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J Exp Psychol Anim Behav Process. 1975 Oct;1(4):326-34.

An analysis of short-term visual memory in the monkey.


Visual memory in monkeys was examined under four different conditions, each with a separate group. In all conditions, the delay between sample and choice was 10 sec, and the delay between trials was 30 sec. The procedural differences were matching or nonmatching with the same two objects presented repeatedly and matching or nonmatching with trial-unique objects. With the customary repetitive stimuli, whether in matching or nonmatching, most monkeys either required prolonged training to solve the problem (over 40 sessions) or failed to solve it, corroborating the learning difficulties reported earlier by others. With trial-unique stimuli, by contrast, most monkeys learned quickly (matching, under 20 sessions; nonmatching, under 5 sessions). Furthermore, in nonmatching with trial-unique stimuli, scores averaged 80% correct in the first session, even though the monkeys were experimentally naive. The results indicate that recognition of a stimulus as familiar or novel is highly developed in monkeys, and that their difficulty with the customary nonspatial visual memory tasks stems from a retardation in noticing and using the mnemonic cue of recovery of presentation. Evidence is presented that this difficulty can be overcome, however, by a simple training procedure that exploits their proficiency at distinguishing familiar from novel stimuli.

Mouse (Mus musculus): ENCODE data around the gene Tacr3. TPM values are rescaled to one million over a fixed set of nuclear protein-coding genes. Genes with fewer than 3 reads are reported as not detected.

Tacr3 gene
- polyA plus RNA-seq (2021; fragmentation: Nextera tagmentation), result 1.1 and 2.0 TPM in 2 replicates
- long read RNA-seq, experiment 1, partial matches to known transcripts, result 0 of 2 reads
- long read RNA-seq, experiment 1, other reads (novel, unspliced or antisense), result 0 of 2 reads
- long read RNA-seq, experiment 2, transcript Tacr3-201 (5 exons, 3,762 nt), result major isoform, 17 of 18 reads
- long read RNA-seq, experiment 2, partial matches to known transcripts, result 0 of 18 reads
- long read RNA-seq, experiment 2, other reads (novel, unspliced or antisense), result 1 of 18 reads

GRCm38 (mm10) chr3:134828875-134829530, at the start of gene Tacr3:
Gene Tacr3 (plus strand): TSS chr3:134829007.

[Indexed for MEDLINE]

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